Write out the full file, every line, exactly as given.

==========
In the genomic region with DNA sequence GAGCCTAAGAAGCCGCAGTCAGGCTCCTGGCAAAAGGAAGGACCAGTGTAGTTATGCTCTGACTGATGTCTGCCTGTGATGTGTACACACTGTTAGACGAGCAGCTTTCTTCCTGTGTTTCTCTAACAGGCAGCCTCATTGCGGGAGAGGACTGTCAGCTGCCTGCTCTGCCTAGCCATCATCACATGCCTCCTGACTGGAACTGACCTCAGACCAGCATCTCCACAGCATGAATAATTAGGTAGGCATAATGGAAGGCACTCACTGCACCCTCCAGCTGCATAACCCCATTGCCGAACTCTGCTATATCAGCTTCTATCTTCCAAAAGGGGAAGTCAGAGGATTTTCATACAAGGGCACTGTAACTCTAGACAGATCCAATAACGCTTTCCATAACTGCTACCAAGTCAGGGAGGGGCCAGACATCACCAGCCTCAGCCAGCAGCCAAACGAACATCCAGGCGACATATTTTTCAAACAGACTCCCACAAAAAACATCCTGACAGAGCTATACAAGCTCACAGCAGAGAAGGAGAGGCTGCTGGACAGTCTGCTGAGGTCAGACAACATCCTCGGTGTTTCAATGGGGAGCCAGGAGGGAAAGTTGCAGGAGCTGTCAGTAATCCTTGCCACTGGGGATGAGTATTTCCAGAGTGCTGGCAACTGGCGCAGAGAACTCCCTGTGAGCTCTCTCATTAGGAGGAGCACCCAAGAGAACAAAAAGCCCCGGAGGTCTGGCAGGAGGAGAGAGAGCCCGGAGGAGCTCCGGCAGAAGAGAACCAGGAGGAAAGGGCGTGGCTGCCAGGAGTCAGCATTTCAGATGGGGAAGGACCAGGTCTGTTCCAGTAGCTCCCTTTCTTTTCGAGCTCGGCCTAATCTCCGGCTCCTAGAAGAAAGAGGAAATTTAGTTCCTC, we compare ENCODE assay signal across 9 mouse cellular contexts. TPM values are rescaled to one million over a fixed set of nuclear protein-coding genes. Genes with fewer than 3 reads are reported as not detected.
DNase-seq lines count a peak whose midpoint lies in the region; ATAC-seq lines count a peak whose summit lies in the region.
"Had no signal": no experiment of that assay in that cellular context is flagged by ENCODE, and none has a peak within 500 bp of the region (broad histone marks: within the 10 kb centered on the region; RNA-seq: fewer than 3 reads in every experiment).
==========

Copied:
In the genomic region with DNA sequence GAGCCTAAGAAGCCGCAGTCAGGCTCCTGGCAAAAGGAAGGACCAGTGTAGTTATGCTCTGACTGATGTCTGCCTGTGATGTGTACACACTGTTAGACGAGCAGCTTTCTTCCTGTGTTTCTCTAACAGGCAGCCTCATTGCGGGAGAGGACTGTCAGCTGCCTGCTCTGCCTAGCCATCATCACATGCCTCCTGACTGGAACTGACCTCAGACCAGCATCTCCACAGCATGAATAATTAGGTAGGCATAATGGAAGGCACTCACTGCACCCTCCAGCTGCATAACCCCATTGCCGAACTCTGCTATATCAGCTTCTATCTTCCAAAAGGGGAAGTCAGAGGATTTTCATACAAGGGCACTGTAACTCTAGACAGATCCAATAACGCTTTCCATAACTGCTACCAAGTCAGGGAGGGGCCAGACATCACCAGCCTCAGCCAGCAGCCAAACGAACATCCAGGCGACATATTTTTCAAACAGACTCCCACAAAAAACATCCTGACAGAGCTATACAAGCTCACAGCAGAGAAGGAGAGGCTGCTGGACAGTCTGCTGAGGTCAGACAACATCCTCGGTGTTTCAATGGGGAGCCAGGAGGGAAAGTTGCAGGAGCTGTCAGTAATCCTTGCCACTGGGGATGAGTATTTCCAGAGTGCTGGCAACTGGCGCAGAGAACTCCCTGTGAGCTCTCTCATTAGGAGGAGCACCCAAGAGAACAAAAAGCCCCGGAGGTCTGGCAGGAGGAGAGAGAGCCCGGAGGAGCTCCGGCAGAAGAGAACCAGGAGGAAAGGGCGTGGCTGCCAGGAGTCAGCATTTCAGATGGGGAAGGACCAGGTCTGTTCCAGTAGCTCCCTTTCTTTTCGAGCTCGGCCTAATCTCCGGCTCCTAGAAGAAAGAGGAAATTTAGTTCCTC, we compare ENCODE assay signal across 9 mouse cellular contexts. TPM values are rescaled to one million over a fixed set of nuclear protein-coding genes. Genes with fewer than 3 reads are reported as not detected.
DNase-seq lines count a peak whose midpoint lies in the region; ATAC-seq lines count a peak whose summit lies in the region.
"Had no signal": no experiment of that assay in that cellular context is flagged by ENCODE, and none has a peak within 500 bp of the region (broad histone marks: within the 10 kb centered on the region; RNA-seq: fewer than 3 reads in every experiment).